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Providing perspectives on recent research into vitamins and nutritionals


Are Kids’ Vitamin A Intakes Adequate? Diverse Surveys Compared

By Julia Bird

Two recent publications from the journal Public Health Nutrition looked at vitamin A intakes in children.

The first study investigated the relationship between vitamin A intakes and how well they correlate with circulating levels of vitamin A levels in preschoolers in the context of infection in Zambia. The authors Hotz et al. report on the results of a cross-sectional cluster-designed survey in a rural population. The staple food iswhite maize, which contains very little vitamin A activity. Vitamin A can be obtained pre-formed as retinol from mainly meat sources, or can also be converted from pro-vitamin A carotenoids such as alpha- and beta-carotene, and beta-cryptoxanthin in vegetable-based foods. The retinol equivalency of carotenoids is normally assumed to be 12:1 from beta-carotene and 24:1 from other pro vitamin A carotenoids, although other studies show that this may be higher for some sources. Classical plant breeding techniques have produced a maize variety rich in beta-carotene, or orange maize, that has a high vitamin A activity. The survey was conducted as preparation for an intervention using orange maize in Zambia. Young children are at risk of vitamin A deficiency due to their high rate of growth.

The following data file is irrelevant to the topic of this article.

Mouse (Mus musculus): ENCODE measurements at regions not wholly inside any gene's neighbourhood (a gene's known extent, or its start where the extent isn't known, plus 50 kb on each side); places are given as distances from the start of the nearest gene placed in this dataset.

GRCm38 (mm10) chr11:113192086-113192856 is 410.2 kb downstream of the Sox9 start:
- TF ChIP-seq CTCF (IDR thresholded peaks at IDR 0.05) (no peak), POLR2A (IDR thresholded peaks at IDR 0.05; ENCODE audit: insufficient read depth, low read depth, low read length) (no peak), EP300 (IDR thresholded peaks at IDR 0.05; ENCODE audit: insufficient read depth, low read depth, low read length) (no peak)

The authors found that over half of children had vitamin A levels indicating deficiency. In addition, 61% showed signs of acute infection, and 16% had malaria parasites. Protein, fat and energy intakes were adequate in general, and vitamin A intakes appeared to be adequate despite biochemical tests that show deficiency. From analyzing sources of vitamin A, it appears that 79% came from vegetables, roots and tubers, particularly pumpkin, seasonal leafy greens and yellow sweet potato. Intakes were higher around the harvest season. Out of the harvest season, mangoes were a significant source of vitamin A. The authors found an association between vitamin A intakes and circulating levels of vitamin A when a retinol equivalency of 26:1 was assumed. The rates of functional deficiency may relate to poor conversion from carotenoids, or the effects that infection have on vitamin A levels.

O’Neil and colleagues also report on nutrient levels in children, in a relatively well-nourished and health US population. They used data from NHANES, a representative, ongoing and cross-sectional survey of nutrition and health. Most preschoolers met the Estimated Average Requirement (EAR) for vitamin A intakes, however in older age groups, around one quarter of 6-12 year olds did not meet the EAR, and over half of teenagers did not meet the EAR. Fruit juice non-consumers had higher rates of not meeting the EAR and are therefore are at a greater risk of deficiency.

Both these studies show the importance of providing enough bioavailable vitamin A in the diets of children, both in developing and developed countries.

Main references:

Hotz C, Chileshe J, Siamusantu W, Palaniappan U, Kafwembe E. Vitamin A intake and infection are associated with plasma retinol among pre-school children in rural Zambia. Public Health Nutr. 2012 Mar 23:1-9. [Epub ahead of print]

O'Neil CE, Nicklas TA, Zanovec M, Kleinman RE, Fulgoni VL. Fruit juice consumption is associated with improved nutrient adequacy in children and adolescents: the National Health and Nutrition Examination Survey (NHANES) 2003-2006. Public Health Nutr. 2012 Mar 23:1-8. [Epub ahead of print]